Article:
Dennis Ross: Unfrozen Iranian Funds Will Shift Mideast Balance of Power Toward Tehran


dennis rossBy Eliezer Sherman

One of the ramifications of finalizing the nuclear deal with Iran would be a shifting of the balance of Middle East power in Tehran’s favor, wrote longtime State Department negotiator Dennis Ross in Politico on Monday.

If negotiators emerge from their chambers in Vienna with a finalized deal — and right now the deadline has been postponed for the second time to July 10 — and sanctions are phased out according to Iranian compliance, then within six to 12 months Iran could receive up to $150 billion in frozen assets, wrote Ross.

And “even if it chose to use 90 percent of those funds to address real domestic needs, $15 billion could have a dramatic effect on Iran’s ability to use Hezbollah and other Shiite militias to pursue its ‘resistance’ agenda in the region and continue to shift the balance of power in its favor,” wrote Ross, who was a special adviser to former secretary of state Hillary Clinton on Iran.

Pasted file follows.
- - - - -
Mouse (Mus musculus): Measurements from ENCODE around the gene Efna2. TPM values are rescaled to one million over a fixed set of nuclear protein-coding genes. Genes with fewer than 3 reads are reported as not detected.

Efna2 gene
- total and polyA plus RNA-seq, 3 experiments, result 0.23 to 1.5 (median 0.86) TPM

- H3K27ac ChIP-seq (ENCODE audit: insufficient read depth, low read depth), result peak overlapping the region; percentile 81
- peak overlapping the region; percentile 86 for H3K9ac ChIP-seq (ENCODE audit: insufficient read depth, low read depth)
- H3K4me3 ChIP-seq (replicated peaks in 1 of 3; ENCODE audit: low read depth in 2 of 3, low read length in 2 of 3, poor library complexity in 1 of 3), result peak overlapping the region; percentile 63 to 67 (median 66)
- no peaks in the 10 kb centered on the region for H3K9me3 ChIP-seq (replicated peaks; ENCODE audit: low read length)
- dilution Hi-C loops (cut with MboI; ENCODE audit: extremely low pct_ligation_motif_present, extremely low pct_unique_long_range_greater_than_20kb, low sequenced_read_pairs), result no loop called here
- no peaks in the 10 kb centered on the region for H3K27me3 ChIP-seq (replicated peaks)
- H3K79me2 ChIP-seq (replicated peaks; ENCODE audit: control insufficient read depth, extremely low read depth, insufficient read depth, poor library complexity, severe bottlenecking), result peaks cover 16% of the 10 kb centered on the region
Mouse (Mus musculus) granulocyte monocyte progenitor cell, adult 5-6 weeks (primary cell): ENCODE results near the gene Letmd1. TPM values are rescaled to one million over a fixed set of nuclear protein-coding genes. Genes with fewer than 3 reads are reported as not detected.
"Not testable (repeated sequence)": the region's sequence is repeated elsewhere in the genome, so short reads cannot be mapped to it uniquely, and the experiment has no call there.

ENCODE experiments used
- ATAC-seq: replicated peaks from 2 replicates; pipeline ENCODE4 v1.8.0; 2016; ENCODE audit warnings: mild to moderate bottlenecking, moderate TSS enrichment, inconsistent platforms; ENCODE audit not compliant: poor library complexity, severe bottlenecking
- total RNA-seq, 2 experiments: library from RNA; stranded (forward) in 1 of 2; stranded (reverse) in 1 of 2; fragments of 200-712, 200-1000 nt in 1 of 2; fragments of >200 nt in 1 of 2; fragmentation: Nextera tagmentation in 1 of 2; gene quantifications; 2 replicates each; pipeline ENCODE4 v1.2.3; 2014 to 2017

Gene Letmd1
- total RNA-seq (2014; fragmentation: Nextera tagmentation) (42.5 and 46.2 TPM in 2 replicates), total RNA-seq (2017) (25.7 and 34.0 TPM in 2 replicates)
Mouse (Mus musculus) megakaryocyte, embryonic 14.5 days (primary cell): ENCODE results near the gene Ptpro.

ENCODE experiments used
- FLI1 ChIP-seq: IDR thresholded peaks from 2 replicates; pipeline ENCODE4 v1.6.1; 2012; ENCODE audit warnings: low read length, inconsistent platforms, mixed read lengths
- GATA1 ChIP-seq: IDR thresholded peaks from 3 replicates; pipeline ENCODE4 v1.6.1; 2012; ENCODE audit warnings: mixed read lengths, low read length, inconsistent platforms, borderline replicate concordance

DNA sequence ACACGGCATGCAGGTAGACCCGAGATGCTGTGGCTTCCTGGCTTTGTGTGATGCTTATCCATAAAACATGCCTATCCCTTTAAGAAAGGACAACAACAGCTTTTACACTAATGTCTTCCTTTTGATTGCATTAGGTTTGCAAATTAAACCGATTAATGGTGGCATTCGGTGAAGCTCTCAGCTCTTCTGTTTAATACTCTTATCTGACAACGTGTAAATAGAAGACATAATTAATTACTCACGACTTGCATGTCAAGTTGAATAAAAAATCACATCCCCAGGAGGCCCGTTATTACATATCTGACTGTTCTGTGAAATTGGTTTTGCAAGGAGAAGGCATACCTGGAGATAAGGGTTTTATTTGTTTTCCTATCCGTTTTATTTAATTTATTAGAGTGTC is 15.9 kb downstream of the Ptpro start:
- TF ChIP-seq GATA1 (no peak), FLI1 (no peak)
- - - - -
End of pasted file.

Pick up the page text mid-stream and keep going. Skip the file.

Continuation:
Iranian-backed groups have been engaged in violent conflicts in Yemen, Syria, Iraq, Lebanon, eastern Saudi Arabia and the Gaza Strip.

Ross insisted that Iran had a lot to gain from signing a nuclear agreement
with world powers, albeit one, Ross cautioned, that did not back away from the framework laid out in Lausanne, Switzerland in April.

“It is permitted to preserve its enrichment infrastructure and to have an industrial-size nuclear program at the end of the 15-year period for the agreement. It will be a nuclear threshold state at that point, effectively not having given up the nuclear weapons option but simply deferring it,” he wrote.

Ross said the deal basically amounted to lifting international sanctions on Iran, which have crippled the country’s economy, in exchange for full transparency, though Iran’s Supreme Leader Ayatollah Ali Khamenei declared recently that inspectors would not have access to all of Iran’s military sites, even if the International Atomic Energy Agency had substantiated suspicions.

The Algemeiner